When I was asked if I would like to review this book at first I thought maybe not for a few reasons. Number 1 has to be that I do not have an allotment or indeed a wish to have one. I am also not the world's greatest vegetable gardener and lastly and probably most importantly: I have that cynical 'I don't like garden in a hurry/shortcut' type approach. So why did I decide to review it? Well, going in reverse order: I think it is useful at times to look at the things I am immediately suspicious of as for all I know it might be making a good point. I also would like to be a bit better at vegetable gardening, but no, I am still not going to get an allotment.
Royal Horticultural Society (RHS) and published by Frances Lincoln. RHS books have a reputation for being thorough and spot on with their advice and guidance and this book does not let that reputation down. This is a revised edition, the original book was published in 2006. It is written by Lia Leendertz and it tells us early on that the half-hour principle was 'dreamt up' by Will Sibley. Pretty quickly the book deals with one of the my concerns mentioned above: yes this book is about dealing with your allotment a half-hour at a time; but it is not about only half an hour a month, or even a week. No, what is being talked about here is keeping your allotment under control in half-hour slots totalling up to around two and half hours a week. So you could do your half-hour every week day and then have the weekends off, or any other combination that works for you. In reality how could you do anything of lasting value gardening-wise in just 30 minutes a week never mind a month?
After that I settled into the book and what a wealth of knowledge it is. The book talks about vegetables worth the space and those not so worth the space. Having said at the start of this that I am not a brilliant vegetable gardener, I do like to grow some. I have struggled with thoughts about what I grow as my space is limited and so is the amount of time I want to spend on vegetables. I was fascinated by the discussion about potatoes as the book does say that they are relatively cheap to buy and also take up a lot of space to grow. Two good reasons not to waste space on them, however, Lia goes on to say that nothing can beat the taste of home-grown new potatoes. This I cannot disagree with, so Lia says that growing new potatoes is very worthwhile and if you are short of space then maybe think twice about main crop. This is great advice. There is also a discussion about purple sprouting broccoli. This is one of my favourite vegetables to grow as I think it is well-mannered, not too expensive in space and tastes wonderful. Lia pretty much agrees though she does see it as expensive in time, it is something you have to keep in the ground quite a long time and if you are limited in space then this might not be a good thing. This is all worth considering.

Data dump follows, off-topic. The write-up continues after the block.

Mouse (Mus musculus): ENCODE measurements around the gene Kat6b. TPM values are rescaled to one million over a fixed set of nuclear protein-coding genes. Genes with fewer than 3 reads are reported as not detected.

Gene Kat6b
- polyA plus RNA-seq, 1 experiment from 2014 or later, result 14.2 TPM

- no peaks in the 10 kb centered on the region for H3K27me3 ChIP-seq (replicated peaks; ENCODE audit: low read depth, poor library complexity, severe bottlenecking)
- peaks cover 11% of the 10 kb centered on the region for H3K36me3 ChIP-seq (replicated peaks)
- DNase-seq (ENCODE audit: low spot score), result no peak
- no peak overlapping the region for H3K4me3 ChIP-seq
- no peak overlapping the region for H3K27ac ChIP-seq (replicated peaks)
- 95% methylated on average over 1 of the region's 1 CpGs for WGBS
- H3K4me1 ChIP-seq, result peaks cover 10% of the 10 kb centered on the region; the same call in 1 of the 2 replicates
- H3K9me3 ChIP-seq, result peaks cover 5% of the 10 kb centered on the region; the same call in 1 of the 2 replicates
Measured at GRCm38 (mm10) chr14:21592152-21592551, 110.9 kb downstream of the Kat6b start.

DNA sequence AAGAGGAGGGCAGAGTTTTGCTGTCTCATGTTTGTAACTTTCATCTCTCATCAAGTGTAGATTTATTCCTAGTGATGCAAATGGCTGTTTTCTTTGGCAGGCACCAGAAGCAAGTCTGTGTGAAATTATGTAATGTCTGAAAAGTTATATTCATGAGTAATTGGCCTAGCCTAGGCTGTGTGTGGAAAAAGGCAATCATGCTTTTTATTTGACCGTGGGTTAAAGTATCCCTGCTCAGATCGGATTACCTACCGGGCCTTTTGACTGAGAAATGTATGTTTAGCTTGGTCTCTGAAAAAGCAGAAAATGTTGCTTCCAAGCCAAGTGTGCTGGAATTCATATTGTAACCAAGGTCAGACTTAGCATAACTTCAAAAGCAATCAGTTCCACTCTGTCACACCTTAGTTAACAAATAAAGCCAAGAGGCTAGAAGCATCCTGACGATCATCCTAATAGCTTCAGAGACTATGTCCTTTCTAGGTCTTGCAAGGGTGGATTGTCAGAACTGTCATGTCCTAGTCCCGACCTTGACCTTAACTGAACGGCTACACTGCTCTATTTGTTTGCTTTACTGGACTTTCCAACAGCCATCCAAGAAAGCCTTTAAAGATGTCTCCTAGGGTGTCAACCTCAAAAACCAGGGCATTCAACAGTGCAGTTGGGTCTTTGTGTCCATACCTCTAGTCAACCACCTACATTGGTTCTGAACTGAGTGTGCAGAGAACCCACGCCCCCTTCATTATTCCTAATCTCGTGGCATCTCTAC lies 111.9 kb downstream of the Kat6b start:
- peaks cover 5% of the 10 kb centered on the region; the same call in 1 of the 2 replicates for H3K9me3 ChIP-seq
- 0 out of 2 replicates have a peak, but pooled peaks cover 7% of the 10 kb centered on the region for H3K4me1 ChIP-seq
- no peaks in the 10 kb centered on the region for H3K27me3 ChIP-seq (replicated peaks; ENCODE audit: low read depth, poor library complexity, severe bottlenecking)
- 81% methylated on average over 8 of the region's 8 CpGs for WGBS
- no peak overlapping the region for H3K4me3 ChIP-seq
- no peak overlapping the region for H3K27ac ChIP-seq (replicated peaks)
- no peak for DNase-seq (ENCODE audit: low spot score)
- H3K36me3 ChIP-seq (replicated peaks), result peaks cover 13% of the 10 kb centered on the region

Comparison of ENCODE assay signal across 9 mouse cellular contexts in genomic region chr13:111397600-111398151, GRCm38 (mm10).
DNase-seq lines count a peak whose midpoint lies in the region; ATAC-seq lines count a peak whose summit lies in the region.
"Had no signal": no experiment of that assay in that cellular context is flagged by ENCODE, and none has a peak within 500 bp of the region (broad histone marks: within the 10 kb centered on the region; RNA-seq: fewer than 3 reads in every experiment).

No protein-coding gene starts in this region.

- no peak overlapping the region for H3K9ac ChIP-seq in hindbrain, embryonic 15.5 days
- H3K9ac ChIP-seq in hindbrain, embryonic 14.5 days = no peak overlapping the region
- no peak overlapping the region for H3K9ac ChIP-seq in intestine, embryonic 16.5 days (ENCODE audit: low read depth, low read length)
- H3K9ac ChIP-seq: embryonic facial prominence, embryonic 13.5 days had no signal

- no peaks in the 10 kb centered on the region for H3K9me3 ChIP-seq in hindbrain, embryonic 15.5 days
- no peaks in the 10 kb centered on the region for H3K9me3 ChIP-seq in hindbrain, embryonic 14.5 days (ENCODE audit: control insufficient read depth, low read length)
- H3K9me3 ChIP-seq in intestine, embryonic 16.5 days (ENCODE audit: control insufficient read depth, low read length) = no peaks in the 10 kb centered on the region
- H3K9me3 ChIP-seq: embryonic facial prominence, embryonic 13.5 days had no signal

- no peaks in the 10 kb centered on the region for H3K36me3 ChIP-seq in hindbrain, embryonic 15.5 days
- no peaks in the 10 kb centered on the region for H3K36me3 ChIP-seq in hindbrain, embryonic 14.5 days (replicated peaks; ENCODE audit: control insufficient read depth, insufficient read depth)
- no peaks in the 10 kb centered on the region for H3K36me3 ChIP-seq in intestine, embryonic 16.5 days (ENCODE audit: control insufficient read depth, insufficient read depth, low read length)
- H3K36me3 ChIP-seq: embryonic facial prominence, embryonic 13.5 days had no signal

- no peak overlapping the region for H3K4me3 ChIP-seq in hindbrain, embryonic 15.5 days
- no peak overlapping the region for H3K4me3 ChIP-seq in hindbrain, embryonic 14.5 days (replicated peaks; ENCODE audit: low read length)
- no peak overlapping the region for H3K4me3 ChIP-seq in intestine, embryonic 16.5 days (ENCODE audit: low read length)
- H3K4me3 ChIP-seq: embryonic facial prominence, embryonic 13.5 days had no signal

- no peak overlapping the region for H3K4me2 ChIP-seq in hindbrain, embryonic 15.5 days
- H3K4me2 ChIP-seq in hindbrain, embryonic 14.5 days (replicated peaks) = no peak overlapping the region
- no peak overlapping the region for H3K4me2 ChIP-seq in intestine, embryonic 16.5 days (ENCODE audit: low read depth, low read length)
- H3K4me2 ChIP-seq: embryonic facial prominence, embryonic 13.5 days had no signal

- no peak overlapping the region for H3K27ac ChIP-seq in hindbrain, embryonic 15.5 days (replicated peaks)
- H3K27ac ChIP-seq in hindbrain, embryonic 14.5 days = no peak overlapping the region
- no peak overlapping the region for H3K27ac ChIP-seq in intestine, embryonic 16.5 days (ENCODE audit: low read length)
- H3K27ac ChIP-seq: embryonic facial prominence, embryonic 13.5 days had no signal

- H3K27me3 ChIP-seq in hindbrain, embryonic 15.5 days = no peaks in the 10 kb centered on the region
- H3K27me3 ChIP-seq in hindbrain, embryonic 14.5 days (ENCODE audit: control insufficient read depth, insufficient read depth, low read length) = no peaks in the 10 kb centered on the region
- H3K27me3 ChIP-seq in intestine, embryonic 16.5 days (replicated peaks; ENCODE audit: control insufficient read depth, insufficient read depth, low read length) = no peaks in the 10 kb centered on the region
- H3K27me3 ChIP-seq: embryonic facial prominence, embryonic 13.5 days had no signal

The book discusses seeds vs plugs, seeing some things as good to grow from seeds but others when time and space is short as reasonable to grow from plugs. Again this struck a chord with conclusions I have reached that growing lots from seed is not always the best thing for me to do. This year I have grown cabbages, calabrese and purple sprouting broccoli from plugs. I know I could have grown them from seed but I end up with usually too many or not enough and it is a faff. To have my plug buying habits verified through the book was rather comforting.
We then have a large section on the best varieties to buy. If not persuaded already that this book has merit, this section alone makes the book buyable. For vegetable growers like myself, who are not that good and not that knowledgeable, it would have saved me a lot of trial and error if I had had this book.
The book talks us through basic jobs and it does mean basic. It talks of digging and hoeing. There is advice on getting organised and what needs to be done what time of year. There is also advice on pest control from biological controls to companion planting. I liked the section on wildlife gardening and also the chapter on allotment gardening for children.
This is not the biggest book you will ever buy and yet it covers a huge amount of information. I can happily recommend it and not just to people who either have or who are thinking about having an allotment. If you are the slightly rubbish half-hearted vegetable gardener that I am, then this book will help. It might not make you any less half-hearted but you might feel happier about some of the choices you make when deciding what to grow.